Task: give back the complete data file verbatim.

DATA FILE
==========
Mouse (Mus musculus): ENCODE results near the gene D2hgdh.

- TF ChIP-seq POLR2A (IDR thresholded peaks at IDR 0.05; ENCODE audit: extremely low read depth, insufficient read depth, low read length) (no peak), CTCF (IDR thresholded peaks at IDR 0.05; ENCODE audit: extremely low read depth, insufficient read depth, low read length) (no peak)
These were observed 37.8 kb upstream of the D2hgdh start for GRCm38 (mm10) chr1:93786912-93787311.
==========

Mouse (Mus musculus): ENCODE results near the gene D2hgdh.

- TF ChIP-seq POLR2A (IDR thresholded peaks at IDR 0.05; ENCODE audit: extremely low read depth, insufficient read depth, low read length) (no peak), CTCF (IDR thresholded peaks at IDR 0.05; ENCODE audit: extremely low read depth, insufficient read depth, low read length) (no peak)
These were observed 37.8 kb upstream of the D2hgdh start for GRCm38 (mm10) chr1:93786912-93787311.